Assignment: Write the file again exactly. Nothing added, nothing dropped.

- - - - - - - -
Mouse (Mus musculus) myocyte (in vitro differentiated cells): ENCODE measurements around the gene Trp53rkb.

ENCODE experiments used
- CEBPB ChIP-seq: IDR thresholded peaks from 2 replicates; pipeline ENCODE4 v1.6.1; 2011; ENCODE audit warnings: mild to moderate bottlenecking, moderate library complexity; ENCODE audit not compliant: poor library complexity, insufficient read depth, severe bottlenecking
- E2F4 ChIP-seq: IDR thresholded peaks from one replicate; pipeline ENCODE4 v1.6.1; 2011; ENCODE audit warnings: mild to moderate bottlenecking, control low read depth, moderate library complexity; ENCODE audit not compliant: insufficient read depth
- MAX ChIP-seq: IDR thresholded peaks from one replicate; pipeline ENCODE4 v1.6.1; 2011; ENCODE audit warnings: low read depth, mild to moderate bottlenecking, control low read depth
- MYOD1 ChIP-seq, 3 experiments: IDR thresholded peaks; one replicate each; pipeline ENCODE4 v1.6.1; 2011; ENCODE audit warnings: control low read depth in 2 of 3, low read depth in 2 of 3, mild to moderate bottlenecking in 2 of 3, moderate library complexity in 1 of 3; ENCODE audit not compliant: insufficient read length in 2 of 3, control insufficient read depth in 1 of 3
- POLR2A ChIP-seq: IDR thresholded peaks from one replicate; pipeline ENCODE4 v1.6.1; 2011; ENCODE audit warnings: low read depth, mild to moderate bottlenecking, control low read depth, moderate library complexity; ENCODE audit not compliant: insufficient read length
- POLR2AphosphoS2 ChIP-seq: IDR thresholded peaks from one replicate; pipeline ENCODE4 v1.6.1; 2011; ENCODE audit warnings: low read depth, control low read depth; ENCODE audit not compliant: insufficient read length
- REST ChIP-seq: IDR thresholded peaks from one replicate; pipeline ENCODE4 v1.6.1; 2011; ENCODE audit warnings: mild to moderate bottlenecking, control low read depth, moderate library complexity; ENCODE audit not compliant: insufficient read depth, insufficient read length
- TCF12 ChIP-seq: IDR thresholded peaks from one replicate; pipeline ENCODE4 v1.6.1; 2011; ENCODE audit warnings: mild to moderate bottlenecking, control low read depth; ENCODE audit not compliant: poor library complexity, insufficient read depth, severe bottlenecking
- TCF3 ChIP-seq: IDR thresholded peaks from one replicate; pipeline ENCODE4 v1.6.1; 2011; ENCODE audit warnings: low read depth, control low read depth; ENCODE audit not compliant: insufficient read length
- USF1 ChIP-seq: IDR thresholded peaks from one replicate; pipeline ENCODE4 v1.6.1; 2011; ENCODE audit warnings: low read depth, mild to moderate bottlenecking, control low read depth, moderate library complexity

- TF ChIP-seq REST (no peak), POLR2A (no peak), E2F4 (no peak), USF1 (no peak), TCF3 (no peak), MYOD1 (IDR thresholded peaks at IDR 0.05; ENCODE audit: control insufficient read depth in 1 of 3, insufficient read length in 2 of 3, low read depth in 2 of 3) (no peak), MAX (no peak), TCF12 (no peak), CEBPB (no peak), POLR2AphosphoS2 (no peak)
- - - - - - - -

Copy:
Mouse (Mus musculus) myocyte (in vitro differentiated cells): ENCODE measurements around the gene Trp53rkb.

ENCODE experiments used
- CEBPB ChIP-seq: IDR thresholded peaks from 2 replicates; pipeline ENCODE4 v1.6.1; 2011; ENCODE audit warnings: mild to moderate bottlenecking, moderate library complexity; ENCODE audit not compliant: poor library complexity, insufficient read depth, severe bottlenecking
- E2F4 ChIP-seq: IDR thresholded peaks from one replicate; pipeline ENCODE4 v1.6.1; 2011; ENCODE audit warnings: mild to moderate bottlenecking, control low read depth, moderate library complexity; ENCODE audit not compliant: insufficient read depth
- MAX ChIP-seq: IDR thresholded peaks from one replicate; pipeline ENCODE4 v1.6.1; 2011; ENCODE audit warnings: low read depth, mild to moderate bottlenecking, control low read depth
- MYOD1 ChIP-seq, 3 experiments: IDR thresholded peaks; one replicate each; pipeline ENCODE4 v1.6.1; 2011; ENCODE audit warnings: control low read depth in 2 of 3, low read depth in 2 of 3, mild to moderate bottlenecking in 2 of 3, moderate library complexity in 1 of 3; ENCODE audit not compliant: insufficient read length in 2 of 3, control insufficient read depth in 1 of 3
- POLR2A ChIP-seq: IDR thresholded peaks from one replicate; pipeline ENCODE4 v1.6.1; 2011; ENCODE audit warnings: low read depth, mild to moderate bottlenecking, control low read depth, moderate library complexity; ENCODE audit not compliant: insufficient read length
- POLR2AphosphoS2 ChIP-seq: IDR thresholded peaks from one replicate; pipeline ENCODE4 v1.6.1; 2011; ENCODE audit warnings: low read depth, control low read depth; ENCODE audit not compliant: insufficient read length
- REST ChIP-seq: IDR thresholded peaks from one replicate; pipeline ENCODE4 v1.6.1; 2011; ENCODE audit warnings: mild to moderate bottlenecking, control low read depth, moderate library complexity; ENCODE audit not compliant: insufficient read depth, insufficient read length
- TCF12 ChIP-seq: IDR thresholded peaks from one replicate; pipeline ENCODE4 v1.6.1; 2011; ENCODE audit warnings: mild to moderate bottlenecking, control low read depth; ENCODE audit not compliant: poor library complexity, insufficient read depth, severe bottlenecking
- TCF3 ChIP-seq: IDR thresholded peaks from one replicate; pipeline ENCODE4 v1.6.1; 2011; ENCODE audit warnings: low read depth, control low read depth; ENCODE audit not compliant: insufficient read length
- USF1 ChIP-seq: IDR thresholded peaks from one replicate; pipeline ENCODE4 v1.6.1; 2011; ENCODE audit warnings: low read depth, mild to moderate bottlenecking, control low read depth, moderate library complexity

- TF ChIP-seq REST (no peak), POLR2A (no peak), E2F4 (no peak), USF1 (no peak), TCF3 (no peak), MYOD1 (IDR thresholded peaks at IDR 0.05; ENCODE audit: control insufficient read depth in 1 of 3, insufficient read length in 2 of 3, low read depth in 2 of 3) (no peak), MAX (no peak), TCF12 (no peak), CEBPB (no peak), POLR2AphosphoS2 (no peak)